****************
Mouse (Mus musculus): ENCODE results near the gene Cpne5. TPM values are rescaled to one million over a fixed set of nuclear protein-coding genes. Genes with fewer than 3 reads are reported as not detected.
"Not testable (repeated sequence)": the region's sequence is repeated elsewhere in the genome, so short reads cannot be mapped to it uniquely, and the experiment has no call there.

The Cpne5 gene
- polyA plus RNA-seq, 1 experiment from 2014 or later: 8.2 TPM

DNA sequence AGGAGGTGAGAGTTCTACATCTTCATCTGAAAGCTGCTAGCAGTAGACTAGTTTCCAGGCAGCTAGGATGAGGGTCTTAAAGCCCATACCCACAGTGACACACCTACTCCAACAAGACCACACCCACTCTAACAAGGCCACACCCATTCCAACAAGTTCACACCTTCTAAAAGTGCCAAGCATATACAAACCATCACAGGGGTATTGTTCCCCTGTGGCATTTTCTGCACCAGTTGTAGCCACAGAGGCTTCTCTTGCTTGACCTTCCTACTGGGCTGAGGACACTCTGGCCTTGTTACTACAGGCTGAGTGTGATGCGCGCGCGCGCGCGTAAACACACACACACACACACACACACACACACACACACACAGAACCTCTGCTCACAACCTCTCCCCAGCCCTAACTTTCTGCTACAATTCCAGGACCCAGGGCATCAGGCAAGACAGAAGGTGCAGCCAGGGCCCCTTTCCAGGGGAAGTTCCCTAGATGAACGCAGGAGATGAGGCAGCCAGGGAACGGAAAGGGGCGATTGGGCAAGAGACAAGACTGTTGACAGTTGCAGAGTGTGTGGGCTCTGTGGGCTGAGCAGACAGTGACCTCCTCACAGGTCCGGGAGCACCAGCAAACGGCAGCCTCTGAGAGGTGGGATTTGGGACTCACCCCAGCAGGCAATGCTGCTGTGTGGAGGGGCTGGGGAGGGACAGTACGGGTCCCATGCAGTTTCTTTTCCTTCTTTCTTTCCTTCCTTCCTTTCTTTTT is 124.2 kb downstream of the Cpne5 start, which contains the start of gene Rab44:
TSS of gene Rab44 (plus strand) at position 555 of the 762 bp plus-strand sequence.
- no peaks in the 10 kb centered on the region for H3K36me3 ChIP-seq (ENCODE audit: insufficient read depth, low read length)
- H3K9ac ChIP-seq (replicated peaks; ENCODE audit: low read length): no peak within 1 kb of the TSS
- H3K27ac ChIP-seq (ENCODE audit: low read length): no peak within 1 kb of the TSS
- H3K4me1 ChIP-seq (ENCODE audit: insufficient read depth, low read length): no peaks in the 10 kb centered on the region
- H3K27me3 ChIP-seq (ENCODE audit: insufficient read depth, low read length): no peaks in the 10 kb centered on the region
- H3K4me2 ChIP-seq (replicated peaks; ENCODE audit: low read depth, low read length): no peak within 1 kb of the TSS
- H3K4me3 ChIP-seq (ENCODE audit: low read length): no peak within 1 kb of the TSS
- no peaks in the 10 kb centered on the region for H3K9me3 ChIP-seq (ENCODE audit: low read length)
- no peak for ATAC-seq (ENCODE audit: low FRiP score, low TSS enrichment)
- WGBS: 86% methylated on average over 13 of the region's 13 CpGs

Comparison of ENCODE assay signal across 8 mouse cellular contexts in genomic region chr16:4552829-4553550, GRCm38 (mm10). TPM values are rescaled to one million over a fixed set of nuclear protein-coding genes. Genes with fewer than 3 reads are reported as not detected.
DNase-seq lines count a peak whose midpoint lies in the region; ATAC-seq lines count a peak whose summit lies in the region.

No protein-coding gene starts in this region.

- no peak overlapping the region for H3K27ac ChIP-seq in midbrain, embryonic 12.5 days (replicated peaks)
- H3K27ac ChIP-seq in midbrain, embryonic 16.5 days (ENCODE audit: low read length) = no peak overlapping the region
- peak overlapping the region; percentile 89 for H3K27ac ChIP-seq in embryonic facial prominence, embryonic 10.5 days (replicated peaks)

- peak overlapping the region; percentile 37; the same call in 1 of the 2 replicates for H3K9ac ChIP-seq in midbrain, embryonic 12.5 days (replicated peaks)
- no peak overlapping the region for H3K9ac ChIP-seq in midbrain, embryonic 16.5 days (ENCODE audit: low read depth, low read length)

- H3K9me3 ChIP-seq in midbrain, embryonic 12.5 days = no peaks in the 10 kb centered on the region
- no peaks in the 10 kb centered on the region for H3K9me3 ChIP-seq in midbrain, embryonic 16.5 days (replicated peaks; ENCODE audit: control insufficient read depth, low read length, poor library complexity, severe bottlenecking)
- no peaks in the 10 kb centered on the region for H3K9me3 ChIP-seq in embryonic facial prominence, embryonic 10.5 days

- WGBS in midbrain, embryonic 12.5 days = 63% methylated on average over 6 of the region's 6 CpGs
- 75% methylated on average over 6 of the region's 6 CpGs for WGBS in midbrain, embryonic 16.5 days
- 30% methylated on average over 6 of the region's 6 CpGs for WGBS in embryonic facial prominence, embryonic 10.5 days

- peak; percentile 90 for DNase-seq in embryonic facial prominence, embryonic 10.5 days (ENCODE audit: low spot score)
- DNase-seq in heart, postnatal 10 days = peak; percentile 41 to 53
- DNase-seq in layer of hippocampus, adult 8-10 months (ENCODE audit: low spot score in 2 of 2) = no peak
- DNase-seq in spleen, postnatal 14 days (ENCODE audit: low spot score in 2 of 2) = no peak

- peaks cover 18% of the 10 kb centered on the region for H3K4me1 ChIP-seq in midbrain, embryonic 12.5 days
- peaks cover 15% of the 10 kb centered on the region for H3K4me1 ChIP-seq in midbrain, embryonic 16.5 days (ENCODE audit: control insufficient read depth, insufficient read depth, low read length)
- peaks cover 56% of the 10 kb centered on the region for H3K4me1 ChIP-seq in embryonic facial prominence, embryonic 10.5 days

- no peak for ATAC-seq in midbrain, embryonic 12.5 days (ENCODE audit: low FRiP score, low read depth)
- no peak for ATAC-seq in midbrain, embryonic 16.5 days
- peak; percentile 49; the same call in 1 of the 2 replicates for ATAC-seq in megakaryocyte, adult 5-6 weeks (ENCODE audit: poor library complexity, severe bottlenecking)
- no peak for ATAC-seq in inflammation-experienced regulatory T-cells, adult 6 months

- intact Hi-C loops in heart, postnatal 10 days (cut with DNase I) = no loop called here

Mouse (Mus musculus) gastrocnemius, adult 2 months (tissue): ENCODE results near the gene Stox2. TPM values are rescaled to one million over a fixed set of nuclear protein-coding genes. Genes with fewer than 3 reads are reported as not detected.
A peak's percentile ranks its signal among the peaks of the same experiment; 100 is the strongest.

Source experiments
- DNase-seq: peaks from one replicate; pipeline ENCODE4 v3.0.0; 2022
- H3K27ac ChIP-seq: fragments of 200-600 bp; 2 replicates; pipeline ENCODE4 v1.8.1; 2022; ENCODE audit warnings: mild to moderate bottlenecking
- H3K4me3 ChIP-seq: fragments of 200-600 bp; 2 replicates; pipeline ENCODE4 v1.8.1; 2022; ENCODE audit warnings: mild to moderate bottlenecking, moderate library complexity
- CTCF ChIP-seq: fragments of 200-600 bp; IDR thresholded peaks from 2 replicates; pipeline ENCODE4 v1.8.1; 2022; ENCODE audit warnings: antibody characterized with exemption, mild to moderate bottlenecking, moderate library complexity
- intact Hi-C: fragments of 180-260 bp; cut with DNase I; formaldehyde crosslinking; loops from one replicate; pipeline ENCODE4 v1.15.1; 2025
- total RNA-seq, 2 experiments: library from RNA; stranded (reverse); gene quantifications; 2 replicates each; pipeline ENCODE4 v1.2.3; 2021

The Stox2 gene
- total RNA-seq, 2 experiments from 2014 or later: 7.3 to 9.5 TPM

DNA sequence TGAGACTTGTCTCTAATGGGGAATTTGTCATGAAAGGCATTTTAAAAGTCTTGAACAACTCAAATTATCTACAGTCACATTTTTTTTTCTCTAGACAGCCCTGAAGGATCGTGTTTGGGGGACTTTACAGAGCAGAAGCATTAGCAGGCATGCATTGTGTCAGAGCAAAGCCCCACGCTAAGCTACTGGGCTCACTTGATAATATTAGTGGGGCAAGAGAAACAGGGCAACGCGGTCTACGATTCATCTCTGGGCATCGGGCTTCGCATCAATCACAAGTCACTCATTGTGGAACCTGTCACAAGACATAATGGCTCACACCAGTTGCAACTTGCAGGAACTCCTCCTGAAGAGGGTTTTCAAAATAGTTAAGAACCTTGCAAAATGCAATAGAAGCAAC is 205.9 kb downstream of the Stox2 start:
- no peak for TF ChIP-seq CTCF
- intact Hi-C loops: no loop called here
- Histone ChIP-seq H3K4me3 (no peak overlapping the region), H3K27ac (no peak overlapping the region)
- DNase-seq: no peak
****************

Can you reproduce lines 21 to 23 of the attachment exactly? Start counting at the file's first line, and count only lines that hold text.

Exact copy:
- H3K27ac ChIP-seq in midbrain, embryonic 16.5 days (ENCODE audit: low read length) = no peak overlapping the region
- peak overlapping the region; percentile 89 for H3K27ac ChIP-seq in embryonic facial prominence, embryonic 10.5 days (replicated peaks)

- peak overlapping the region; percentile 37; the same call in 1 of the 2 replicates for H3K9ac ChIP-seq in midbrain, embryonic 12.5 days (replicated peaks)